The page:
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Foreign Policy for Wales – 25 Years of Nicaragua Solidarity

Leading activists from the Wales-Nicaragua Solidarity Campaign had two clear messages at the recent 25th anniversary of the campaign’s support for the Sandinistas.

Writes Luke Nicholas.

The first was from the Welsh-Uruguayan writer Eduardo Galeano Hughes- “I don’t believe in charity, I believe in solidarity. Charity is vertical. Solidarity is horizontal”. The second quotation that rang loud and clear at the event in Cardiff has been doing the rounds in Scotland amidst the positive political changes that have been taking place there; Alasdair Gray’s “work as if you live in the early days of a better nation”.

Surely it is time now for Wales to have a foreign policy. Wales has developed extensive international links since devolution began, to the credit of First Ministers Rhodri Morgan and Carwyn Jones. But although we are an internationalist country, Wales’ outward links under devolution have generally been based on charity, not solidarity. The charity aid projects that the Welsh Government has supported in Africa need to continue. But what we now need, in this changing world and to reflect Wales’ national development, is for the Government to put Wales in the international context. The politicised tone of the Nicaraguan event reminded us of the potential we have to engage with other nations, and it is surely time to do so on a political basis, rather than just a humanitarian level.

At the meeting, Plaid Cymru Assembly Member, Leanne Wood called for Wales to seek Observer status in the ALBA bloc of Latin American nations. There has been talk in the past of non-American nations having this status. The Palestinians and Syria have been mooted, because of their large diasporic communities in Latin America. Why not Wales? Our shared history of indigenous struggles and imperial exploitation would justify it. Our Welsh Ministers (from Labour and Plaid Cymru) have already incorporated aspects of Cuban literacy and agricultural policy into their own plans. It does not mean agreeing with every policy promoted by the ALBA bloc, but would give Wales a new avenue in which to contribute ideas on how we can create a better world.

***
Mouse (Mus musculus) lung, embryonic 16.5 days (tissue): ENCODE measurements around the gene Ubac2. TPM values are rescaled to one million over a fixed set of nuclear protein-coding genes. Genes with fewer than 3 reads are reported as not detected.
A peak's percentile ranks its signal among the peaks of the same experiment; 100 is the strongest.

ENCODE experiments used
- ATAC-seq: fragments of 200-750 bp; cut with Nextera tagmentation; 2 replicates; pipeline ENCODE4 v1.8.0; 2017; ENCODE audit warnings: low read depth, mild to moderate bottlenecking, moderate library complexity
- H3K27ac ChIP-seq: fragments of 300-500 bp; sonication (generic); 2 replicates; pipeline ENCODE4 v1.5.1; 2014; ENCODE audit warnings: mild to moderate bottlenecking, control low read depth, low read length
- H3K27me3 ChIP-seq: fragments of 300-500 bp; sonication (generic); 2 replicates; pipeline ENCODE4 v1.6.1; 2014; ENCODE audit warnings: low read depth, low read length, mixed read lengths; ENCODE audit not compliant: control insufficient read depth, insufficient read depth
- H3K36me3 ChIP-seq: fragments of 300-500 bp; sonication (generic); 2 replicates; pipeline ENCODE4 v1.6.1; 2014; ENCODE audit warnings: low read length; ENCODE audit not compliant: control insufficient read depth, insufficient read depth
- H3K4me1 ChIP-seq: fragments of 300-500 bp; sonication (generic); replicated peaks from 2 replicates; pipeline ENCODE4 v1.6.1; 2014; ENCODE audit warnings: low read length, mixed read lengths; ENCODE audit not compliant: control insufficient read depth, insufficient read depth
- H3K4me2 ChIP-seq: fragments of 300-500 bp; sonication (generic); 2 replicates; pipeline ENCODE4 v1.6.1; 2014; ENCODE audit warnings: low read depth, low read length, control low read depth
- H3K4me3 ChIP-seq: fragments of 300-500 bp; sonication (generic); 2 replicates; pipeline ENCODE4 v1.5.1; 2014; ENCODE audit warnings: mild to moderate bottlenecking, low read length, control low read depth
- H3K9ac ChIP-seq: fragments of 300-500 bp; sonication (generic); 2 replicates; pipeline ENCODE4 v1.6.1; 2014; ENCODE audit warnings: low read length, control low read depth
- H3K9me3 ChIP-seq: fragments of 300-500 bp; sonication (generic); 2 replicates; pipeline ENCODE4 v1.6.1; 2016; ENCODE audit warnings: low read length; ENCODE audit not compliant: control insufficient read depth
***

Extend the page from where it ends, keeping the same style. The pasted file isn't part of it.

Nicaragua’s Charge D’Affairs in the UK, Guisell Morales-Echaverry, reported the achievements of President Daniel Ortega’s Christian Socialist Solidarity project, which is the democratic socialist programme that is relevant to Nicaragua’s current conditions. Julie Morgan noted Nicaragua’s strong economic growth, and Leanne Wood reported the progress on reducing unemployment among women in rural Nicaragua, 60,000 of whom have been organised by the Sandinista government into independent co-operatives which are now producing wealth and goods. She also crucially expressed hope that the issue of women’s’ reproductive rights can be improved in Nicaragua and the rest of Latin America, reminding us that our solidarity allows us to also suggest where our friends are going wrong.

The goodwill from First Minister Carwyn Jones, and Julie Morgan AM (a longstanding friend of Nicaragua) was welcome, and Vaughan Gething AM’s chairing of the event was engaging and enjoyable. The challenge for the Welsh left, of all parties and none, is to build on this goodwill and develop a Welsh foreign policy of our own. It would require a leap of faith for Welsh Labour, but would not be going against their history of solidarity with a whole range of causes, particularly in promoting Somaliland, whose representatives were invited by Rhodri Morgan to the National Assembly in 2006. It would also fulfil Plaid Cymru’s international outlook, with potential for expanding relationships with stateless nations such as the Saharawis or the Mapuche people in Chile, both of whom have had delegations to Plaid Conferences in recent years.

The history of the Wales-Nicaragua Solidarity Campaign points the way to a better and fairer world. The video clips of representatives from Nicaragua’s diverse range of communities thanking the people of Wales, and making direct reference to Wales’ linguistic and social traditions, showed that the campaign has created a space for Wales in the psyche of the Nicaraguan people. If we believe that another world is possible, we owe it to the rest of the world to not hide behind British foreign policy but to forge our own path.

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